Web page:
On “teh internets” there is a meme that exists, known as the Single Serving Site, where the URL poses a question, and the website replies with a blank page and a single word answer.
Last Thursday I sent out a Tweet slapping myself for not thinking of setting up such a website for President Mubarak, as – at the time – we all expected him to be announcing his resignation within the next couple of hours.
Well, he didn’t – and I went to bed shortly afterwards anyway.
The next day, remembered the thought, and thinking that he would probably be in power for a few days at least, quickly registered the domain name, www.ismubarakstillpresident.com and put up a simple YES for an answer.
Tweeted it, and got a few retweets, which was nice. Didn’t really expect much more than that, as it was just a random idea.
Then, just a few hours later, he only went and resigned. I had the TV on at the time, as we were expecting a Presidential Statement, but I don’t think anyone really expected that to be his resignation. As I was watching the TV, the quiet crowd in Tahir Square just erupted in a huge roar, which has sadly not been shown again on TV, as it is far better than the later news clips close up to the people in the streets.
Anyway… I quickly logged into the website and made a slight change to the wording, and although I am usually quite irritated by what seems to me to be an excessive use of exclamation marks in writing today, I decided to add a solitary exclamation mark as well – as it just seemed right to be surprised and delighted by the news.
Tweeted it again.
Then my webserver nearly crashed.
It went manic, not just my tweet, but vast numbers of people seemed to love the simplicity of it – and indeed, some people said they had first found out that he had resigned because of the website being retweeted by thousands of people.
Then big websites picked up on it – including The Atlantic, Read Write Web, Techcrunch, HuffingtonPost, and I was informed that Al Jazeera had featured it on their TV broadcast and “loved it” (13:52 update). I haven’t seen a video clip of what they said, but quite a lot of people on Twitter excitedly told me it had been on the news broadcast.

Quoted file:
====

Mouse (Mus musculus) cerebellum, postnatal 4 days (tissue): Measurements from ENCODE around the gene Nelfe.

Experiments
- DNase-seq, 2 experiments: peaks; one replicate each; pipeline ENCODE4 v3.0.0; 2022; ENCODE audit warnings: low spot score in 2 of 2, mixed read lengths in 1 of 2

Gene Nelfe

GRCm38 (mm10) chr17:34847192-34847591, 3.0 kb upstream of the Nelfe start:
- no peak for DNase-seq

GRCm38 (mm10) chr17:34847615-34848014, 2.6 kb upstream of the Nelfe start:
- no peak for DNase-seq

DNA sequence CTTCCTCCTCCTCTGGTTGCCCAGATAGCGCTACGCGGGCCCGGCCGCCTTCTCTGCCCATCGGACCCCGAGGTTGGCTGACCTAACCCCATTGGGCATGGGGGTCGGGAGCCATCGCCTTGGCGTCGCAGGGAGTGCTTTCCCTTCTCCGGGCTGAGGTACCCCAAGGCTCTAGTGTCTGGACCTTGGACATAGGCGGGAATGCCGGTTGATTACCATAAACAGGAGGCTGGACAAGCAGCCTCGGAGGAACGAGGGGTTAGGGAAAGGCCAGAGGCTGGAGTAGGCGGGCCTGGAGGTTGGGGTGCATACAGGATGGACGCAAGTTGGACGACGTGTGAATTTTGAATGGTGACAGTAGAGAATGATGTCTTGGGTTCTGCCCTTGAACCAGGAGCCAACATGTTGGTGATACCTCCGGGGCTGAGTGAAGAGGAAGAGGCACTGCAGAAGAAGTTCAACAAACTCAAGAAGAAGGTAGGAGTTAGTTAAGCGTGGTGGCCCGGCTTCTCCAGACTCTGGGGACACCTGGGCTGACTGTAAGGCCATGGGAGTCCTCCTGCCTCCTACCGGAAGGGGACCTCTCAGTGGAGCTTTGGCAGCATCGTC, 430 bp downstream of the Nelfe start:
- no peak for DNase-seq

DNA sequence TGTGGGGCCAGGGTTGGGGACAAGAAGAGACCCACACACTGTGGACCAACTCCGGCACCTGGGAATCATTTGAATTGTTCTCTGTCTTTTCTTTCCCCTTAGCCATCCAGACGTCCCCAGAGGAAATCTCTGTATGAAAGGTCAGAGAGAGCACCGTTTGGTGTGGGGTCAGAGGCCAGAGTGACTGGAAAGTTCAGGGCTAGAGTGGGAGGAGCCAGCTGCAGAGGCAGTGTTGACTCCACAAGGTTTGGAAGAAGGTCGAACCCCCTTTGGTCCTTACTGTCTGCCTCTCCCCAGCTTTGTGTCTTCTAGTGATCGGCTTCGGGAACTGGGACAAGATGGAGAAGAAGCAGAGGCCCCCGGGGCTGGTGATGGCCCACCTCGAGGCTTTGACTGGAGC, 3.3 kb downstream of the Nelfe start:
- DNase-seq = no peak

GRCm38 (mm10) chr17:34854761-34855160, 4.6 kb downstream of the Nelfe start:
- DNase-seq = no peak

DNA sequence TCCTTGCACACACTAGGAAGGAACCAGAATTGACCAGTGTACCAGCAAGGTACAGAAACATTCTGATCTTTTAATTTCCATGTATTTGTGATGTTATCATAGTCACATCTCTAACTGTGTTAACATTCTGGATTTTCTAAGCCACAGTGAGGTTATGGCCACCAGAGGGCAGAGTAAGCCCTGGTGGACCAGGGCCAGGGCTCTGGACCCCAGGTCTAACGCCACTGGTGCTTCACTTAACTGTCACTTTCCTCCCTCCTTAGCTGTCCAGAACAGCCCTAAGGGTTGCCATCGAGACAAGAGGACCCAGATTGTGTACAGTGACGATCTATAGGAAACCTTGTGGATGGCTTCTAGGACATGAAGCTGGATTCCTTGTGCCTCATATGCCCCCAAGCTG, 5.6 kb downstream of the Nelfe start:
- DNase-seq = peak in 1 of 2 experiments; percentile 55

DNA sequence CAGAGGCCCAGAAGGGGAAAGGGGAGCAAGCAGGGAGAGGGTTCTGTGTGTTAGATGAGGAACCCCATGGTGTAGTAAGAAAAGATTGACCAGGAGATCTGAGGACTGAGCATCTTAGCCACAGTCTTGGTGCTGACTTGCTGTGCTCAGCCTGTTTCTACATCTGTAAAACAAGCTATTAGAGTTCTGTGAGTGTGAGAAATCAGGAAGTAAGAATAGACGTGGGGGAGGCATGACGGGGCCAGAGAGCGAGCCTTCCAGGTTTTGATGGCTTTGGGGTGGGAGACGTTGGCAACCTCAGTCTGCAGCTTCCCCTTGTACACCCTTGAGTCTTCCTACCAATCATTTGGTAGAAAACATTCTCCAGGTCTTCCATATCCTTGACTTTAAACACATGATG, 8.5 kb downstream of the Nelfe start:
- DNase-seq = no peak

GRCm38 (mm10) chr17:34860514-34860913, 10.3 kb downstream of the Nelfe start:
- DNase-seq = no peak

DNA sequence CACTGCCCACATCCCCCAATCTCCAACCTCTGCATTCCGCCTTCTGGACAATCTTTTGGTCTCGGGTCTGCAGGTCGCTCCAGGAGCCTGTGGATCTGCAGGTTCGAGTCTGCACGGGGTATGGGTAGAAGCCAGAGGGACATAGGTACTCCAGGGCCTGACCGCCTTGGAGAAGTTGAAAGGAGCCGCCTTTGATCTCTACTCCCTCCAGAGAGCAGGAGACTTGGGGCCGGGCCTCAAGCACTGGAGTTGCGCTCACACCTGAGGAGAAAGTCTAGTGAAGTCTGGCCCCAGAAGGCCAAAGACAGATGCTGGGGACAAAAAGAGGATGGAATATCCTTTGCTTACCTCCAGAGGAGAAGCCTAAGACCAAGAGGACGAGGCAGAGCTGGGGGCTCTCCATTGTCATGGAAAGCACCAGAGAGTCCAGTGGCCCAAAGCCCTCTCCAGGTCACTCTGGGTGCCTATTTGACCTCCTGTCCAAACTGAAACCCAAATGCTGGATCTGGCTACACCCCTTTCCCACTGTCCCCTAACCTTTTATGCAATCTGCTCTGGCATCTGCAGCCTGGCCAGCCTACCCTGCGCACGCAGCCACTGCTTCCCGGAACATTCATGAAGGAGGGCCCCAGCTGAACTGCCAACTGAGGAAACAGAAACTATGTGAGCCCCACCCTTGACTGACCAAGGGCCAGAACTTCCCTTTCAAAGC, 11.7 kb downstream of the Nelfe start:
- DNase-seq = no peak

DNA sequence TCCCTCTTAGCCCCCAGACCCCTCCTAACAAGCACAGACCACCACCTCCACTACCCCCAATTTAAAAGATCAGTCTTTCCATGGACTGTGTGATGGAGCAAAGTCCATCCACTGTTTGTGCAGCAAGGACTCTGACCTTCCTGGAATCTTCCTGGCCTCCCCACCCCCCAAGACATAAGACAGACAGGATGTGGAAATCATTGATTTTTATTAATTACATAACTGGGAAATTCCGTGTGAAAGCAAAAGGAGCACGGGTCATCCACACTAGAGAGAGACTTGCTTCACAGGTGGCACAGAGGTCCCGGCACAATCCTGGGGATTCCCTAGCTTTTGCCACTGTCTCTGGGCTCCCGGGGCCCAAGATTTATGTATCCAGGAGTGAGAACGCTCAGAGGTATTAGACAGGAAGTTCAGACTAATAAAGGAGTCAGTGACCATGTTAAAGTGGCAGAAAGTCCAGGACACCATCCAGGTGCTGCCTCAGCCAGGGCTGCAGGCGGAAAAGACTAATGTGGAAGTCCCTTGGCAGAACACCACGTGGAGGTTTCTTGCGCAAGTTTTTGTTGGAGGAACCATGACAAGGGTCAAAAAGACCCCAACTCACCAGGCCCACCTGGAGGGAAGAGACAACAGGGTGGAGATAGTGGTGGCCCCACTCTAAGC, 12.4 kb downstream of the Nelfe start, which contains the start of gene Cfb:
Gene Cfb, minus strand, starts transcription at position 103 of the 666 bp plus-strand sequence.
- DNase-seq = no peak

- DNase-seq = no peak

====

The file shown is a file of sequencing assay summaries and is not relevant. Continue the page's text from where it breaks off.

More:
I spent most of Friday evening keeping an eye on the webserver to make sure it didn’t crash as it was on the same hardware as my commercial websites, and in fact on Saturday morning had to move it to a different box anyway as there was emergency work being carried out on my hardware.
It’s calming down now, and like many of these things, I made absolutely no money out of it – quite the opposite – and frankly it was insignificant compared to the real events unfolding in Egypt at the time.
Egypt was the 5th most popular source of traffic to the website (after UK, USA, Canada and Germany), which would have been impossible when the old regime was in power and blocking the internet.
So that was nice.
I did put an author credit at the bottom of the page, but used a table cell to push it below the scroll bar so as to not detract from the purity of a single word on a blank page. I am only a modest website coder and in the few seconds I was going to spend on it, just couldn’t get the author credit to go below the scroll bar without “olde coding tricks”.
Resulting in at least one complaint that it wasn’t valid HTML. Sigh.
Oh, I did make one silly mistake, I quickly grabbed, a favicon for the Egyptian flag, only for it to be pointed out later on that it was upside down. Whoops!